If you own an older iPhone or iPad you will find software updates stop later this year and some apps may even disappear from your device too.
Devices will 64-bit processors work faster than 32-bit devices as they can do more calculations. The problem is apps and operating systems built for 64-bit processors won't work on 32-bit devices.
So Apple is cutting them loose. It's dropping support for all 32-bit only devices, which means if you're still using an iPhone 5 or iPhone 5C you won’t get any of the future software or security upgrades.
That’s the same for the iPad 4 or earlier Apple tablets too. You’ll be able to keep using your older iPhone, but without new software you'll be more vulnerable to security issues, plus you'll miss out on new features too.
Why will I need to upgrade?
Perhaps the most frustrating element of this switch is some of your favorite apps and games may stop working altogether on your device.
If you’re trying to use an iPhone 5 or iPhone 5C after the iOS 11 rollout, you may find certain apps aren't there for you to download on the new App Store. Some apps may be built solely on the 64-bit architecture and therefore won't be compatible with your phone or tablet.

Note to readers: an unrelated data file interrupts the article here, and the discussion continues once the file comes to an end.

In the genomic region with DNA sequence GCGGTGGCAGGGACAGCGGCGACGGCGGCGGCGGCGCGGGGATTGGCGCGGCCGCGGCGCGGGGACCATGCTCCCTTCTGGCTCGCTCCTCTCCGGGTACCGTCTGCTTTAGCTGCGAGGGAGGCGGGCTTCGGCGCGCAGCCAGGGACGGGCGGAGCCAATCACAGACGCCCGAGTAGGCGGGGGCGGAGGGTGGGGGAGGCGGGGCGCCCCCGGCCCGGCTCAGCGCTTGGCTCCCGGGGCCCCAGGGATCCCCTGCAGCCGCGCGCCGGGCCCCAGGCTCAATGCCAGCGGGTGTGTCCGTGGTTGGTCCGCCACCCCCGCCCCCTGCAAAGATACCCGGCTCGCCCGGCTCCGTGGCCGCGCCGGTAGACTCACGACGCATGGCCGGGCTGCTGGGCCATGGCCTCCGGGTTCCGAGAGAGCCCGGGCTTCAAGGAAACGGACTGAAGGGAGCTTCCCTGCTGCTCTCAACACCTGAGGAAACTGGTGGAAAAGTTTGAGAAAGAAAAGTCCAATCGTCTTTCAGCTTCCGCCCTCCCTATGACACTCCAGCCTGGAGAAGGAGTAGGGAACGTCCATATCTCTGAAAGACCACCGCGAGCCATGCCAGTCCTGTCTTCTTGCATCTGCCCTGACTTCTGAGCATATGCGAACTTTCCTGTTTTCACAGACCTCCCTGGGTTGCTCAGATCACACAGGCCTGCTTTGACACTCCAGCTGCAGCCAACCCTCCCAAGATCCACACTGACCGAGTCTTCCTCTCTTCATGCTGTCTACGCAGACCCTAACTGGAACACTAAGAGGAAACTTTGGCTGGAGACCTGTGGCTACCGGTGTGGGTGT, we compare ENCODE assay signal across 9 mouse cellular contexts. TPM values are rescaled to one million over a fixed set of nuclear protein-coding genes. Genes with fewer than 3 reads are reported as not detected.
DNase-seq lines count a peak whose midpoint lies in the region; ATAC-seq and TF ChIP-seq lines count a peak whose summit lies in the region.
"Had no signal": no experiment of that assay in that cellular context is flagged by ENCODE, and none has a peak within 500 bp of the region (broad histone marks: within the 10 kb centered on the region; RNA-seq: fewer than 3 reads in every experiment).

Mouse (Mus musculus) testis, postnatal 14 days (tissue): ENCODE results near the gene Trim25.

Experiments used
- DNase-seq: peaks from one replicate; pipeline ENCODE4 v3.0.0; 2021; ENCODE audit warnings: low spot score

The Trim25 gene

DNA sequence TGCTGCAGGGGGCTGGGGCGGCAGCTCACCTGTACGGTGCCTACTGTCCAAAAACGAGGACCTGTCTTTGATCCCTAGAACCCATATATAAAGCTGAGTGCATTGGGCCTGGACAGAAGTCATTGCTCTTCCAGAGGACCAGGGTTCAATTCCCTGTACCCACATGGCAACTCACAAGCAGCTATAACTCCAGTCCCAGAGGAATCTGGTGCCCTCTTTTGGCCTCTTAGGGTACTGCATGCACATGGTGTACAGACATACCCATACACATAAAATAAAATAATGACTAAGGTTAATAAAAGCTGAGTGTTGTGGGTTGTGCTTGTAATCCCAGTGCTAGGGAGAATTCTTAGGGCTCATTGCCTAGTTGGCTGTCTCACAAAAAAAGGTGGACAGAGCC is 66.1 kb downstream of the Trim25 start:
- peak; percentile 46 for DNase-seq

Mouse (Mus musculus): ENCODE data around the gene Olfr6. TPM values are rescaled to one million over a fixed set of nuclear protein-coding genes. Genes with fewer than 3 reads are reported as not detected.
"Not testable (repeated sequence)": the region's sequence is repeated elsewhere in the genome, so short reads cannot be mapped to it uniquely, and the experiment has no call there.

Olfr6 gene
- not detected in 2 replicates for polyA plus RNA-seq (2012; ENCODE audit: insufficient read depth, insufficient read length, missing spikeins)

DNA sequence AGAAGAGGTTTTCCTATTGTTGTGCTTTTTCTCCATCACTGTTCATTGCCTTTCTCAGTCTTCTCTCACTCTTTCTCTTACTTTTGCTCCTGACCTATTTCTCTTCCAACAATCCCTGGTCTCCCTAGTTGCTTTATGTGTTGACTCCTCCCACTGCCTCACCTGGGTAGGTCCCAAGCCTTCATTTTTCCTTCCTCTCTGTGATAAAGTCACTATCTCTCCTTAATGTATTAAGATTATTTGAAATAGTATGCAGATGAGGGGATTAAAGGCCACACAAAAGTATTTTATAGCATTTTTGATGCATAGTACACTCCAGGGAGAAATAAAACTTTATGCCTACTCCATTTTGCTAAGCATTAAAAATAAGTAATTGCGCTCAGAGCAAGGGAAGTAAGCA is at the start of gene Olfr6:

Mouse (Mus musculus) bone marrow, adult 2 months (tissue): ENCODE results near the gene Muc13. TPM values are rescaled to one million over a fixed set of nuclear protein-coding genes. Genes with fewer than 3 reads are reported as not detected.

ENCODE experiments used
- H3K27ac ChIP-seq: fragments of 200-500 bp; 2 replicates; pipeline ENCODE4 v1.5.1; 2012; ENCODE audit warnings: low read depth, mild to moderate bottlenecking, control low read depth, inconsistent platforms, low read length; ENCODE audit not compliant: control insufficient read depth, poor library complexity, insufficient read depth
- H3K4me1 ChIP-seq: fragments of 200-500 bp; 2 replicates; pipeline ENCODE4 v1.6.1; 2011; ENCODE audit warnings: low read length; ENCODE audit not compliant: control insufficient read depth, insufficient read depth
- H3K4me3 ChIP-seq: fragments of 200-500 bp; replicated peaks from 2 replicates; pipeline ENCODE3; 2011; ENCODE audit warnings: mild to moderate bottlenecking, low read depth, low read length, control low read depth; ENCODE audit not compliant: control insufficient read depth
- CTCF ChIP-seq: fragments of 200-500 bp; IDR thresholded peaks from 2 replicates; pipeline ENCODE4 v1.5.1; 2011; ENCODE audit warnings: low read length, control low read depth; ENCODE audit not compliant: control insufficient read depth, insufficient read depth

There's no point in having an iPhone or iPad without being able to download new apps. Some existing apps that you already have on your phone may continue to work, but again support will stop so you won't see any new features.
This will become infuriating if you want to use up-to-date apps and it may force you to upgrade to newer Apple hardware.
When will this happen?
September may also see the company release the long awaited iPhone SE 2, which may suit you well if you're looking to upgrade from an iPhone 5C or 5.
The particularly bad news is even if you do upgrade, you may find some apps and games disappear from the App Store anyway.
That's because apps that haven't been supported for the last few years and still run on 32-bit architecture will disappear from the store if the developers don't upgrade them to work on the 64-bit system.
Big name apps already work on the 64-bit system though, so your main concern right now should be whether your hardware will work.
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James is Managing Editor for Android Police. Previously, he was Senior Phones Editor for TechRadar, and he has covered smartphones and the mobile space for the best part of a decade bringing you news on all the big announcements from top manufacturers making mobile phones and other portable gadgets. James is often testing out and reviewing the latest and greatest mobile phones, smartwatches, tablets, virtual reality headsets, fitness trackers and more. He once fell over.